The firms were deep into merger talks that started in early 2017, with south west-based Ashfords having been eager to complete a tie-up with another southern outfit for some time. Ashfords had been the senior party throughout the talks, with the merged firm set to trade under the Exeter outfit’s name and brand. Continue reading “‘Too far apart’: Ashfords and Boyes Turner abandon £60m merger talks”
The merger will go live on 1 May 2019, subject to due diligence and legal agreements, while initial talks taking place in early 2017. The new firm will have a total of 700 employees and seven offices, with scale, future investment opportunities and client wins the cited motivations for the move. Continue reading “‘Scale and investment capability’: Ashfords and Boyes Turner merger to create £60m southern force”
To mark our Regional Insight report, we teamed up with Weightmans to assemble a group of senior in-house counsel in the north west.
A discussion over added value in legal services typically begins with a discussion of what the term actually means. Right off the bat, Celia Tierney of Stockport Metropolitan Borough Council points out that the phrase ‘best value’ was coined by the public sector, as local government bodies have been required to provide this in their services for a considerable amount of time. On the other hand, Tyco’s regional general counsel (GC) EMEA, David Symonds, sums it up for most when he says: ‘The primary driver that we are judged by is how much we spend externally.’
As part of our Regional Insight series, we met with senior in-house lawyers and partners from Brodies in Edinburgh to discuss the key issues facing GCs working in Scotland.
The most heavily-used phrase among in-house counsel and private practice lawyers alike is ‘trusted adviser’, so it is therefore unsurprising that this became the first major topic of discussion on an agenda looking at the key pressure points facing in-house counsel. Stuart Clarke, head of legal at Scottish Enterprise, says it is fundamental to be seen as being at the heart of your organisation’s thoughts on how it is going to deliver its business plan.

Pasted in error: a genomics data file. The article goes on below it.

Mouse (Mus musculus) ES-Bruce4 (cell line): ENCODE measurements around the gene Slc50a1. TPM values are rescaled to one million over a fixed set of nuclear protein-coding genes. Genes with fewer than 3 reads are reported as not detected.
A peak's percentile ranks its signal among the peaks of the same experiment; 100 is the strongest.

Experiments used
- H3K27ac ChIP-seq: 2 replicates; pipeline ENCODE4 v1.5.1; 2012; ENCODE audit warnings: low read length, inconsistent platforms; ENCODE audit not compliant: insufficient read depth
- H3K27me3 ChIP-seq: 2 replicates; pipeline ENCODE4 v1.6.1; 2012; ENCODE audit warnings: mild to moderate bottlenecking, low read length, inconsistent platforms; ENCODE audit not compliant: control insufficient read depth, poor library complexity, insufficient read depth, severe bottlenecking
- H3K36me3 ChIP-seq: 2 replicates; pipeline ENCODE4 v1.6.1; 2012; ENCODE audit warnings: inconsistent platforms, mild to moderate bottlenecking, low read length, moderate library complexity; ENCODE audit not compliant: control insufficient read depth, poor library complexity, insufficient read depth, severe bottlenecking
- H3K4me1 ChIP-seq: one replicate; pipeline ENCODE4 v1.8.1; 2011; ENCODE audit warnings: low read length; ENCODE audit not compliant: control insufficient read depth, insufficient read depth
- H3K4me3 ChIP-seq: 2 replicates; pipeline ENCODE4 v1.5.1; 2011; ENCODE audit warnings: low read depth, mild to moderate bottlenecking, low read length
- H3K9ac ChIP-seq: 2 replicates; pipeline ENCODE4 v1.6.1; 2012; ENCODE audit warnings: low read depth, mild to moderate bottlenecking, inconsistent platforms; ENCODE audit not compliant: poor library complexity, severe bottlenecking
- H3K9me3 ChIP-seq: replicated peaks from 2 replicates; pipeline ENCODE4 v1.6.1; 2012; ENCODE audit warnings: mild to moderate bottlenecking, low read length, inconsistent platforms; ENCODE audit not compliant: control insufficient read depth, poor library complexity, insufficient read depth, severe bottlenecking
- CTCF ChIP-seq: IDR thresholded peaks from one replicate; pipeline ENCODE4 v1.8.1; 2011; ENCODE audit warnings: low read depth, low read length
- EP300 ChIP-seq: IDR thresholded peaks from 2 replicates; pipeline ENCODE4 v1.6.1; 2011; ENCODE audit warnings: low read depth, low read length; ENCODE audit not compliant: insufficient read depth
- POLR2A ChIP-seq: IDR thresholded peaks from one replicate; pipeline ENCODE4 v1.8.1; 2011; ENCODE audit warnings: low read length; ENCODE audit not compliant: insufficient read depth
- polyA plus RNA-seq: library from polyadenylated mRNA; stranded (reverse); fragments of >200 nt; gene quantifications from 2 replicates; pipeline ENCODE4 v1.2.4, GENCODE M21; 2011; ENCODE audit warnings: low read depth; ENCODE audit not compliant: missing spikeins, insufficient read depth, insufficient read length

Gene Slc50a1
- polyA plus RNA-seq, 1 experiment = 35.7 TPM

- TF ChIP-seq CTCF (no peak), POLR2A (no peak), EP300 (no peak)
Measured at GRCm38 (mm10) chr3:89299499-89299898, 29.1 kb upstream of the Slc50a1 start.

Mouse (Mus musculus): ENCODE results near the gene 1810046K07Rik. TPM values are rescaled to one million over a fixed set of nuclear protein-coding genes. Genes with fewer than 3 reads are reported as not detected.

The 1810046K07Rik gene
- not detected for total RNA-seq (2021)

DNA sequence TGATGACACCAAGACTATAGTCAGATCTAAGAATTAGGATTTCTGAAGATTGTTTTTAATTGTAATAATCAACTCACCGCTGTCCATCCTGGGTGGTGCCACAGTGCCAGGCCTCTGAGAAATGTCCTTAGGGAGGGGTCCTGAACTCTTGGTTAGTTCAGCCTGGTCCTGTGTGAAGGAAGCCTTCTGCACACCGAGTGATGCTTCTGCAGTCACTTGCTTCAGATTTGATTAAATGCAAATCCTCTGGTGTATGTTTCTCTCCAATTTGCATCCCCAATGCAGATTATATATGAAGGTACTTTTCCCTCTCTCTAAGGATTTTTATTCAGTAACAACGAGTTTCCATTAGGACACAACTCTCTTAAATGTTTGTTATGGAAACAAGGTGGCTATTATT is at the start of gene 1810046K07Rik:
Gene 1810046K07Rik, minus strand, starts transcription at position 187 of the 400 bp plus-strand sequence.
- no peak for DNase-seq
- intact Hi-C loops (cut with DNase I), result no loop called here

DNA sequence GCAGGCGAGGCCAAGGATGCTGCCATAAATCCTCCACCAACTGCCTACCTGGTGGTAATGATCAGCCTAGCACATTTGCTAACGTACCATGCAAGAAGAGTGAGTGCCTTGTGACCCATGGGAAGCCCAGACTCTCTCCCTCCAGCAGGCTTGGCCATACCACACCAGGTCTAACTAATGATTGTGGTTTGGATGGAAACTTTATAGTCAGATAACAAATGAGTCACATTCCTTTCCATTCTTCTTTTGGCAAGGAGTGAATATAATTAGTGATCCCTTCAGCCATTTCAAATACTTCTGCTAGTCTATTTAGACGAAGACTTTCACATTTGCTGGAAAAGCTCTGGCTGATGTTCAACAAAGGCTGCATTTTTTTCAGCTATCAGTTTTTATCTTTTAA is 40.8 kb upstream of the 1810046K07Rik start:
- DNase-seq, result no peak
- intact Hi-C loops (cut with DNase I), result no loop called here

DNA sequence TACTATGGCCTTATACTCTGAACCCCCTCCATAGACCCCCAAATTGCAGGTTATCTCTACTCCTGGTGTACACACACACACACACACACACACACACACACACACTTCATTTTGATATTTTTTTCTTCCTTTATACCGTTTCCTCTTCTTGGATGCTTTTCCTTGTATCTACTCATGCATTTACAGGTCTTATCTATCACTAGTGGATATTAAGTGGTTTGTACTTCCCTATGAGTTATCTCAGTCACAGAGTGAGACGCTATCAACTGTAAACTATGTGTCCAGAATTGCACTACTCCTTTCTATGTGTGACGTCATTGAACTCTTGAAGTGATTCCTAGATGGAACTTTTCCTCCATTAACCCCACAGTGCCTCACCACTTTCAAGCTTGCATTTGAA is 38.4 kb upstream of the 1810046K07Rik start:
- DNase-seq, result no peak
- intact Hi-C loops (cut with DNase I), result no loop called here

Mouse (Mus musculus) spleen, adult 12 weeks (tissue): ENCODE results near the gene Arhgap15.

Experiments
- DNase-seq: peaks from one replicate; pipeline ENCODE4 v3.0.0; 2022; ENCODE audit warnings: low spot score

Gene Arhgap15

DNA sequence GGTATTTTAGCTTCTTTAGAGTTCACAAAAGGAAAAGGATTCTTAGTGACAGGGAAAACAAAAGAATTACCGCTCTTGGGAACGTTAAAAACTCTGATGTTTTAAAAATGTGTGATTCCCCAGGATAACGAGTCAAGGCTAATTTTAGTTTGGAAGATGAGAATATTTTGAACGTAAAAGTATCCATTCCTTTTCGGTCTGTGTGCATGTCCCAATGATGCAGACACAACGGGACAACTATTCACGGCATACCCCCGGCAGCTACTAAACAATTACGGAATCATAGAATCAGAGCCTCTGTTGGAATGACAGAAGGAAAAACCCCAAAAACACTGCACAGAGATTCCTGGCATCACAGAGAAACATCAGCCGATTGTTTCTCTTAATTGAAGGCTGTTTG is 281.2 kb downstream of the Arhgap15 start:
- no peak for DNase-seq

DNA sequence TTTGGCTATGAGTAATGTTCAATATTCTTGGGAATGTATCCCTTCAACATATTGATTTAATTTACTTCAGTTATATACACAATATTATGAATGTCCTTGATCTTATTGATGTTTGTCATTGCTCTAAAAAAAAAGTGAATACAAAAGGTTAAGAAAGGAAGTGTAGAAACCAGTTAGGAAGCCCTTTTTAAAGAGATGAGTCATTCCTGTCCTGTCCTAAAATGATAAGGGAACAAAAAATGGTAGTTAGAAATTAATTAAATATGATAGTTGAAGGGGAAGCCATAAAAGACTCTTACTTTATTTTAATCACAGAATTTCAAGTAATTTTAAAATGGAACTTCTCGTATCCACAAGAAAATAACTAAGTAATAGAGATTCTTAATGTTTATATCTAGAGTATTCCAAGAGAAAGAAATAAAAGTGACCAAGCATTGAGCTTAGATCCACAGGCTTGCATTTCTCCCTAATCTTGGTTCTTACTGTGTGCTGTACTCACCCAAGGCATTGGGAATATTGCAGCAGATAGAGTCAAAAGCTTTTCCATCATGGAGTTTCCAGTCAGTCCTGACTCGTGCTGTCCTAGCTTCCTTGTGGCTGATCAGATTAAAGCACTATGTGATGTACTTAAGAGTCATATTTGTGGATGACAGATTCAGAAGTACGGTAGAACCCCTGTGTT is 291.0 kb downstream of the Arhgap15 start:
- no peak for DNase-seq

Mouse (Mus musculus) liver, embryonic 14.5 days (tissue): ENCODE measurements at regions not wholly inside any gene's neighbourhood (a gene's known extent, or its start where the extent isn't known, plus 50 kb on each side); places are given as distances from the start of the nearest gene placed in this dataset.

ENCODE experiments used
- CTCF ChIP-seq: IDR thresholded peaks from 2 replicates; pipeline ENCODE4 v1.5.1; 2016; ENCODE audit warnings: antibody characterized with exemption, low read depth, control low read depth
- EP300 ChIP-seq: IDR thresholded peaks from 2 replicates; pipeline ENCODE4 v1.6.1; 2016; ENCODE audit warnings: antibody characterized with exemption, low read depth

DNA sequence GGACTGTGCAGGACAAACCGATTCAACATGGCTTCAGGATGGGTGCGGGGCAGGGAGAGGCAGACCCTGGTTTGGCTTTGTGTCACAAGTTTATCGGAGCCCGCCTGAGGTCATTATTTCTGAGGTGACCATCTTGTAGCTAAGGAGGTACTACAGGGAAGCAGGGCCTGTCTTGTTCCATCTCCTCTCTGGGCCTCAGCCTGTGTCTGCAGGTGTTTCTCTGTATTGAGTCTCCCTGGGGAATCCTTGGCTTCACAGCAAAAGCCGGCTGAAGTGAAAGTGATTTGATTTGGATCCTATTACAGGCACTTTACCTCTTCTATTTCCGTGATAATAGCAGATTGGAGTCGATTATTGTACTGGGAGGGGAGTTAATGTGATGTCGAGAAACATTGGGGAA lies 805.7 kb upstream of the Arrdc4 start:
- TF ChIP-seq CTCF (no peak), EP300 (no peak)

At one point in our Regional Insight report – a major collaboration with our colleagues at The Legal 500 included with this issue of Legal Business – one GC based in the North West discusses a recent pitch in which a City law firm came out best on price against regional rivals. Surprising as it may seem, it is reflective of a dynamic that has seen London advisers focus on handling work from UK regions after realising that simply aspiring to be a City leader is a road to nowhere for many firms.
If you were to venture outside London to the major regional legal markets ten or 15 years ago, you would probably have been surprised. The energy, ambition and cohesive professional communities in these markets went well beyond expectations.
In the bars of Birmingham, Bristol and Manchester you would often meet individuals with that mix of personality, judgement and charisma that marks out the best commercial lawyers. No wonder so many of London’s sharpest legal operators used to be bred in the sticks.
Confidence is returning to the national UK economy, to the relief of clients and law firms alike. But, as our Regional Insight report shows, growth in legal services is still a relative term across local markets in continued flux.
The outward indicators are generally strong. Based on economic forecasts in 2014 from the likes of the International Monetary Fund and PwC, the UK is on track to become the fifth largest economy in the world by 2020, overtaking France.
But while PwC’s July 2014 economic outlook for the UK made the bold assertion that ‘all major industry sectors and regions are now showing positive growth trends’, inevitably those regions are starting from different positions, facing varying dynamics and contributing to the overall growth at significantly different rates.